We know cholesterol is an important factor in staying healthy. There have been plenty of studies and reports over the past ten years that have linked high cholesterol numbers to an increased risk of heart and cardiovascular disease. But did you know that not all cholesterol needs to be low?
In addition to the “bad” cholesterol that can stick to the walls of the arteries and cause plaque to develop, there is also “good” cholesterol that can help the body to rid itself of these deposits by helping to eliminate them through the liver. This type is called HDL cholesterol, and instead of bringing this number down, you should be striving to keep this count high. How high? A good HDL cholesterol number is one that is above 60. Anything lower than 40 is considered poor, and should be a cause for concern.
Raising the Numbers
If you are concerned about your HDL cholesterol, the next logical question would be how to raise that number higher? While there is plenty advice available on how to lower the “bad” LDL cholesterol number, there isn’t as much information available on how to raise the HDL cholesterol level. Part of the reason for this is that we probably don’t have as much control over this number.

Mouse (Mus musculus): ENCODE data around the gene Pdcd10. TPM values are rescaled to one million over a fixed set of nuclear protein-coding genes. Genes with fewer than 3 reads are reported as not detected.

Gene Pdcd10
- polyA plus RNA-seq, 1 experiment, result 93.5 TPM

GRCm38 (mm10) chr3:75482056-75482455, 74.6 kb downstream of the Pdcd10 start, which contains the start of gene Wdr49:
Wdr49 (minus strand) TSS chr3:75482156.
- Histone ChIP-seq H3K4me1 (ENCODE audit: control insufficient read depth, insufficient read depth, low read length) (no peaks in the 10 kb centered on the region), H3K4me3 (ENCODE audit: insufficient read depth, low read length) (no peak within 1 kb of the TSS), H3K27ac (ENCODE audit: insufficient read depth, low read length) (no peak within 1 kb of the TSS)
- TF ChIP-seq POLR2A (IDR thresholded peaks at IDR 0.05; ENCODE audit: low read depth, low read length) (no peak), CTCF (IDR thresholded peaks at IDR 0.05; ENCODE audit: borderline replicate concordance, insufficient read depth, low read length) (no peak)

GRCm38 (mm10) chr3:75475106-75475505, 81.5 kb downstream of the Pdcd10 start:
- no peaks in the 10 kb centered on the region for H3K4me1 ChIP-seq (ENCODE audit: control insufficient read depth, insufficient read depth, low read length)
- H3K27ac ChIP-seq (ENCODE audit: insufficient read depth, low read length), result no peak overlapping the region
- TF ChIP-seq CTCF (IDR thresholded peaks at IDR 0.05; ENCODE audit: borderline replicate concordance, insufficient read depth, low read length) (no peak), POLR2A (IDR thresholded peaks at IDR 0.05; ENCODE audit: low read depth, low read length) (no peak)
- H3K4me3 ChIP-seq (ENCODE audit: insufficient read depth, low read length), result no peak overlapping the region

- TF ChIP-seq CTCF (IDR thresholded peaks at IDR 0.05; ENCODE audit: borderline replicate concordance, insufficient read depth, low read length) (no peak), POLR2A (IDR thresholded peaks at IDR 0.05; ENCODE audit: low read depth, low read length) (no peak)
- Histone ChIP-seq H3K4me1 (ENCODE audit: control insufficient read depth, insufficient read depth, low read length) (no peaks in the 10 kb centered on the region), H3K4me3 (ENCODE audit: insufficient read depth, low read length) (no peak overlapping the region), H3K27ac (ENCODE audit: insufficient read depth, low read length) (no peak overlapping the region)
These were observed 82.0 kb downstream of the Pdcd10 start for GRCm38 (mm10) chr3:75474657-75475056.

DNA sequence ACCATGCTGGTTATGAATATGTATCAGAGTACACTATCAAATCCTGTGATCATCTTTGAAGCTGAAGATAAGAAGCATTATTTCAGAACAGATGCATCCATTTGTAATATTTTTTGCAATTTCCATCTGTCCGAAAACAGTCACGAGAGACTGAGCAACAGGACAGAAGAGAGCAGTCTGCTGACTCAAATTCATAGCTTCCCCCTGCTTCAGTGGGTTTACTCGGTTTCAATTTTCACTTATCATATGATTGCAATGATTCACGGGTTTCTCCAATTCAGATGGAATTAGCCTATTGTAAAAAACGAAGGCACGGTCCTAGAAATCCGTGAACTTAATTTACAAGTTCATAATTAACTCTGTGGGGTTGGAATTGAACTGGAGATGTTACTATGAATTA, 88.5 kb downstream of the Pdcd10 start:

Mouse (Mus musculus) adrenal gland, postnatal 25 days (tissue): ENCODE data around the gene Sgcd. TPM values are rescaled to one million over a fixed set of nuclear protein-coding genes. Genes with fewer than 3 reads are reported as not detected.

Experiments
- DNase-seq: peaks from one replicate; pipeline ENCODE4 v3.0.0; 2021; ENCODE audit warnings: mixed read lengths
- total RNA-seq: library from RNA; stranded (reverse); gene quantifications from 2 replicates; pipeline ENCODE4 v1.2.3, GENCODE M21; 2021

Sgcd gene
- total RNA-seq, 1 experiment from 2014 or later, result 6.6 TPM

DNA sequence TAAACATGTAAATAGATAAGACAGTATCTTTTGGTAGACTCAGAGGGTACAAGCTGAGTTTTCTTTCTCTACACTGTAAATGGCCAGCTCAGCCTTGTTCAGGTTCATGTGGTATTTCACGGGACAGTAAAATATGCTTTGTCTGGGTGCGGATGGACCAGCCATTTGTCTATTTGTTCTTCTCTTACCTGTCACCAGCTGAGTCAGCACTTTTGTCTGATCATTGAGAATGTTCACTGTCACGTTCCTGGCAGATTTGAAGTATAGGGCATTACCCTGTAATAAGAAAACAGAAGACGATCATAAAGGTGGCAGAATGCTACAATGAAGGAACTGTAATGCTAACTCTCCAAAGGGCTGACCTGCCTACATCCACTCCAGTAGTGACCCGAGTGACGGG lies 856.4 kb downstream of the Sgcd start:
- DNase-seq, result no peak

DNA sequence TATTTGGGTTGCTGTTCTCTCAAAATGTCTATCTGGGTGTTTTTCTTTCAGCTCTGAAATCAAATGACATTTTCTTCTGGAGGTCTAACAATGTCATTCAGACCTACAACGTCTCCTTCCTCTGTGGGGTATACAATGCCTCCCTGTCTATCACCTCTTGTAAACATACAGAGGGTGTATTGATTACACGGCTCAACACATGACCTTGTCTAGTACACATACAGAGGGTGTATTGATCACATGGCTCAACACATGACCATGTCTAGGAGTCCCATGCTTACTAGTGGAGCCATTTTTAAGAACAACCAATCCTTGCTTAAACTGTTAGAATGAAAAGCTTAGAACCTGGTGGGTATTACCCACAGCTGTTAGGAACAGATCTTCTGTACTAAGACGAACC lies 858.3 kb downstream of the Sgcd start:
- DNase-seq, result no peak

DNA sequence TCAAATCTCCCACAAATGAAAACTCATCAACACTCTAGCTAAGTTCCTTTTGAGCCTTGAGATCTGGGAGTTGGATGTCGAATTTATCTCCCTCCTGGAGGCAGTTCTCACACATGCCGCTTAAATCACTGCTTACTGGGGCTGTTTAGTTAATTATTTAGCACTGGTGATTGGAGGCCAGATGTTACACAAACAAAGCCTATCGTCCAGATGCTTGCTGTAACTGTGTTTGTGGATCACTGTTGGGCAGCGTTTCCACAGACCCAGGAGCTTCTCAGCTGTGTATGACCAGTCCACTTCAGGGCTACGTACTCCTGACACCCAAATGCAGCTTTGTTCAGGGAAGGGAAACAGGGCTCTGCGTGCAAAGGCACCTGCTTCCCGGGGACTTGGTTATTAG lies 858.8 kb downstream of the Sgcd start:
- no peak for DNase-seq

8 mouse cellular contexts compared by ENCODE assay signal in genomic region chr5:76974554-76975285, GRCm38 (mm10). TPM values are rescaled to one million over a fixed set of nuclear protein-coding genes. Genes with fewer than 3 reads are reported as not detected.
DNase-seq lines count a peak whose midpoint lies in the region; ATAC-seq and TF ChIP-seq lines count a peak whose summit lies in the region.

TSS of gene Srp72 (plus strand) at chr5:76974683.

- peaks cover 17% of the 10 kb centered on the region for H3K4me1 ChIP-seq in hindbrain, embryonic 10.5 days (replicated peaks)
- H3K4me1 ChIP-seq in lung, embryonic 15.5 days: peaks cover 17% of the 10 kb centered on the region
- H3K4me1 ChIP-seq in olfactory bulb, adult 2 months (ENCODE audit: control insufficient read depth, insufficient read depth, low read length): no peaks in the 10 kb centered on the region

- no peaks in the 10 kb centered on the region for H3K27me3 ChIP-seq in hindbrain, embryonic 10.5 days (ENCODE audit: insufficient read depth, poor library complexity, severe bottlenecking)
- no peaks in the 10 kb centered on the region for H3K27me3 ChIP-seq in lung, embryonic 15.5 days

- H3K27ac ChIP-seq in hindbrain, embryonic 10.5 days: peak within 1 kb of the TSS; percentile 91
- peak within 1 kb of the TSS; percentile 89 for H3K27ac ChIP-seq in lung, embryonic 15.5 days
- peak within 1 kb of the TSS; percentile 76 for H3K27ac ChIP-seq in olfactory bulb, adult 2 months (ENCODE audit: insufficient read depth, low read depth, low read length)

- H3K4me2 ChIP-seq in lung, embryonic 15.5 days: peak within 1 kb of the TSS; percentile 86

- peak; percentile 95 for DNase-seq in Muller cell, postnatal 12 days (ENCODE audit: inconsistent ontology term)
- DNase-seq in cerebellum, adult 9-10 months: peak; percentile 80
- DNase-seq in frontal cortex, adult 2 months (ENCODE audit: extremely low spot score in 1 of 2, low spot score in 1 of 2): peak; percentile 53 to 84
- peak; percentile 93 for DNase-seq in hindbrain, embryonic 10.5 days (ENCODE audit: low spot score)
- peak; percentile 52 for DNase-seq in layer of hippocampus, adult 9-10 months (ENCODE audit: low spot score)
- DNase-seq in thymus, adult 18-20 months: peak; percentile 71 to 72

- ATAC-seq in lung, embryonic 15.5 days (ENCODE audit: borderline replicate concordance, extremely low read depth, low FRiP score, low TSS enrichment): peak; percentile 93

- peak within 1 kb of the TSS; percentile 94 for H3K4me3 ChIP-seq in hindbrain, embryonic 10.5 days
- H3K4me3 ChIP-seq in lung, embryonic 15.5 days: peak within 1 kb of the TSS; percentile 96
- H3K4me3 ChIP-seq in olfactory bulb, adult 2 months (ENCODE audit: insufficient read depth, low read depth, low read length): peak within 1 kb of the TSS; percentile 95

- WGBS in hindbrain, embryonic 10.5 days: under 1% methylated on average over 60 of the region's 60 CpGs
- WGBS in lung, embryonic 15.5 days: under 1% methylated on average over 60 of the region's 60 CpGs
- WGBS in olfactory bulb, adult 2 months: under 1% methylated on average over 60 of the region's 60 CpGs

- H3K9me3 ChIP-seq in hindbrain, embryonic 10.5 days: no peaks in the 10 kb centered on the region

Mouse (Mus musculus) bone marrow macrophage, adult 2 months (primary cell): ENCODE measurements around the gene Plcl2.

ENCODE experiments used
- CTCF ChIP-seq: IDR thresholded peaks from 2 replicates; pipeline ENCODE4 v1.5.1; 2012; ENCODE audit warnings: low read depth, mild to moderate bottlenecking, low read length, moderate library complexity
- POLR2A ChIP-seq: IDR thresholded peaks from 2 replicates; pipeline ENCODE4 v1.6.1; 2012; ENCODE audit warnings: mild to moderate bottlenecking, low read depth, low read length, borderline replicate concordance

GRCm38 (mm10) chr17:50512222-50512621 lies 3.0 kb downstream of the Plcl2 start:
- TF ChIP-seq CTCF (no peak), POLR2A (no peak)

For example, women tend to have higher HDL cholesterol levels prior to the menopausal years, primarily due to the hormones in her system. There have been some studies that have shown there are certain methods that might effectively raise this number.
A diet that is low in carbohydrates may increase the HDL cholesterol count by as much as 10%, so stock up on the fruits, veggies and whole grains. It may also be helpful to cut back on substances like salt and fat and limit your caloric intake. Adding soy protein to your diet may also increase your HDL cholesterol by 3% or so. Some studies have also shown that taking a daily vitamin supplement may help to raise the HDL levels significantly. You can also work to lower your LDL levels through a healthy diet, exercise and possible medications.
Cholesterol is a significant factor in heart disease, because the plaque deposits that can result from an unhealthy cholesterol number can make it more difficult for blood to pass through the arteries. This in turn forces your heart to work harder to pump the blood throughout your body, and thus puts a strain on this important organ. The end result can be a less healthy heart and a greater risk of heart attack, stroke and cardiovascular disease.
All of the above efforts can combine to bring your cholesterol levels to a healthy number that will greatly reduce your risk of heart disease.